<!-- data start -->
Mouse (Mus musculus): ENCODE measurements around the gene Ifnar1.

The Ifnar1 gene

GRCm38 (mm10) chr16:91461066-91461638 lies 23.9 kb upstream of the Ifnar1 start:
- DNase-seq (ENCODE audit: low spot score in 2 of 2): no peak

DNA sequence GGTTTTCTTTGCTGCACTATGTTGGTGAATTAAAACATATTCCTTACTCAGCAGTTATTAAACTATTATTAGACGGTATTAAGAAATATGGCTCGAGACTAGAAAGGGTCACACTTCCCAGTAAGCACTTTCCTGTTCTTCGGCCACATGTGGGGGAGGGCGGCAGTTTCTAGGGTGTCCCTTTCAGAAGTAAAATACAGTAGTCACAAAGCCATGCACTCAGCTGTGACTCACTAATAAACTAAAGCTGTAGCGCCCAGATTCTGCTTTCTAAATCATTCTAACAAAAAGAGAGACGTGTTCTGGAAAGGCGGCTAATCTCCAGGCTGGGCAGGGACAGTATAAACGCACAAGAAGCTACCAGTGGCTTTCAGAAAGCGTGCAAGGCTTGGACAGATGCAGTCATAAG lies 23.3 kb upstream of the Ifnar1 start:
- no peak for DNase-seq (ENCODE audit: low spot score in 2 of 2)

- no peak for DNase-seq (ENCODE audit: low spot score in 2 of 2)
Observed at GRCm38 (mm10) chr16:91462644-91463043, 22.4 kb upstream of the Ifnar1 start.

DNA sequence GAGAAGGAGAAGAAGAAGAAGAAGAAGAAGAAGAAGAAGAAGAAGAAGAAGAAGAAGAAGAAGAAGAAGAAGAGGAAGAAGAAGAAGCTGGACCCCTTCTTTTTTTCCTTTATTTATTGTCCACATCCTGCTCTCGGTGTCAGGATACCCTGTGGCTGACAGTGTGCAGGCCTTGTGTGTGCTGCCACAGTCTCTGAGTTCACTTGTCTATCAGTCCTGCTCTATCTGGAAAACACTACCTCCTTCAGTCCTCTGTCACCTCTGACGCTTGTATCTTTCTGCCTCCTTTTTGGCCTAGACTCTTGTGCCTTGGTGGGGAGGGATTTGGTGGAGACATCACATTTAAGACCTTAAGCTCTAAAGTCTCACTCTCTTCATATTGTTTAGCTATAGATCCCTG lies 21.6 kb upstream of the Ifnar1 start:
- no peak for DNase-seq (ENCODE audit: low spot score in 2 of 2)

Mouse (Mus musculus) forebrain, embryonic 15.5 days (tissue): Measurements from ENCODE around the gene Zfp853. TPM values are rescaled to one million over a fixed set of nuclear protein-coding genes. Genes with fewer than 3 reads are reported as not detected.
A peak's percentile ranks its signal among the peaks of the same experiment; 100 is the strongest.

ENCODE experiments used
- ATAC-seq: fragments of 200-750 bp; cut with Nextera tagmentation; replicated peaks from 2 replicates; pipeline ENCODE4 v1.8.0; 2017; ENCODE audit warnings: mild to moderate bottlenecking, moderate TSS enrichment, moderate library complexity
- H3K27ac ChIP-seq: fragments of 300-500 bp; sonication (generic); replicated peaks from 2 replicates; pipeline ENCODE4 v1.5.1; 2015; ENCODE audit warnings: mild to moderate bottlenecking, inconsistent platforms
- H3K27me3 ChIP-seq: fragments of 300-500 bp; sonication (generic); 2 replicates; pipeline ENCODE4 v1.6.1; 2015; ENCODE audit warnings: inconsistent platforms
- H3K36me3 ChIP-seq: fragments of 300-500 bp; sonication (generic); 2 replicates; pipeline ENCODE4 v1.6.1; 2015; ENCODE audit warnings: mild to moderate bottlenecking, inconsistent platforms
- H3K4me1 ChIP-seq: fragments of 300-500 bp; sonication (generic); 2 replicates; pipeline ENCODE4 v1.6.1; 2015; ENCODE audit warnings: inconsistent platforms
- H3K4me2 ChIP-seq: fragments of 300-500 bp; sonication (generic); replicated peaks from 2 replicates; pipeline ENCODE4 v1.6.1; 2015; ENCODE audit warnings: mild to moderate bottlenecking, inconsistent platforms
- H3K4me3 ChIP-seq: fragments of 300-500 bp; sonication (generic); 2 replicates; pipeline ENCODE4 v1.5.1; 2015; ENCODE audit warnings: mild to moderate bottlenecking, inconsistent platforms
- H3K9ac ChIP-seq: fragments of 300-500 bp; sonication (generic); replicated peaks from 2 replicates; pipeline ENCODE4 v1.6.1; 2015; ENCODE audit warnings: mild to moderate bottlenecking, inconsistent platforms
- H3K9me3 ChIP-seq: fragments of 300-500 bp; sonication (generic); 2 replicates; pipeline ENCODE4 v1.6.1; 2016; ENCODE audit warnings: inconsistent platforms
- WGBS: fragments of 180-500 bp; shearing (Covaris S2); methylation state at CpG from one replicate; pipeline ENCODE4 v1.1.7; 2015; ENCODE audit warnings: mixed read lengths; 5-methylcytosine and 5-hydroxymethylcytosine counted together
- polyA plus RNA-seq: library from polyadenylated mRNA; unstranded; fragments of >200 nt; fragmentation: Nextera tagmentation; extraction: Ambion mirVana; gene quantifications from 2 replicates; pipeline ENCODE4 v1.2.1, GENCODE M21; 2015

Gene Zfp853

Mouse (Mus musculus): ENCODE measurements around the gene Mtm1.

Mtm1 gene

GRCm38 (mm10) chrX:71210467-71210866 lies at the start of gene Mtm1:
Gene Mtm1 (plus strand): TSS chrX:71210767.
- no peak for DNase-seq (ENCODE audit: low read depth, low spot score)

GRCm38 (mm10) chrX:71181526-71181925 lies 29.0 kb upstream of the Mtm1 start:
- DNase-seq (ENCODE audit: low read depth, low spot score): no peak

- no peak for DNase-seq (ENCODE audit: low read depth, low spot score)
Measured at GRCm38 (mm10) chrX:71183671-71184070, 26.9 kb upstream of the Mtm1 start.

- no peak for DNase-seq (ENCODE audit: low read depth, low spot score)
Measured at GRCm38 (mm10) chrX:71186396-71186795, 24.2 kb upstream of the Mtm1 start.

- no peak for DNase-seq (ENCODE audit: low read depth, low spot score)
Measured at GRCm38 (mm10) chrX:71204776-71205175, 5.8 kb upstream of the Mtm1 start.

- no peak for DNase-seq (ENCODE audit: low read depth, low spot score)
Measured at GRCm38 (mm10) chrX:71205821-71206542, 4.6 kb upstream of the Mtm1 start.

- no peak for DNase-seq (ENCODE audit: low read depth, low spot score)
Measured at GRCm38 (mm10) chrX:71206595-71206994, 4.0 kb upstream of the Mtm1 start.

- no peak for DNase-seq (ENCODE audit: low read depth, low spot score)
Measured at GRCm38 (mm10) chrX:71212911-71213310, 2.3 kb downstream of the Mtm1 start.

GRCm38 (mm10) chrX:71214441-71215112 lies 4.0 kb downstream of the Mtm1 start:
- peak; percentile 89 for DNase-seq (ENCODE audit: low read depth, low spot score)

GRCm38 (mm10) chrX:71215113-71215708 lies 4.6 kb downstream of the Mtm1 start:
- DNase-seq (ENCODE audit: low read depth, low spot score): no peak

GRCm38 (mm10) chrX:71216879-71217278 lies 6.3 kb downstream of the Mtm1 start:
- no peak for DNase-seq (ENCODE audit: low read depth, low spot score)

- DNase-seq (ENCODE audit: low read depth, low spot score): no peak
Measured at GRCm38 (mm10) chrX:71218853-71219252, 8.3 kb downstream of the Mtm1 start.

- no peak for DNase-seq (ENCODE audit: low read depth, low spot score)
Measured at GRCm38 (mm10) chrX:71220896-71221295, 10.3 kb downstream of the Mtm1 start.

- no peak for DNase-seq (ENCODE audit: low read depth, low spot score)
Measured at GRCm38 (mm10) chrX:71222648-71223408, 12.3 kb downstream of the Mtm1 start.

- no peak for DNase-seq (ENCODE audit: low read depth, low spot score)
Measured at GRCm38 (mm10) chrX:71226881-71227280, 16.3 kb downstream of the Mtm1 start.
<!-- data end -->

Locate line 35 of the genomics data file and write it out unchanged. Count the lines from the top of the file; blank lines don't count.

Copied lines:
- no peak for DNase-seq (ENCODE audit: low read depth, low spot score)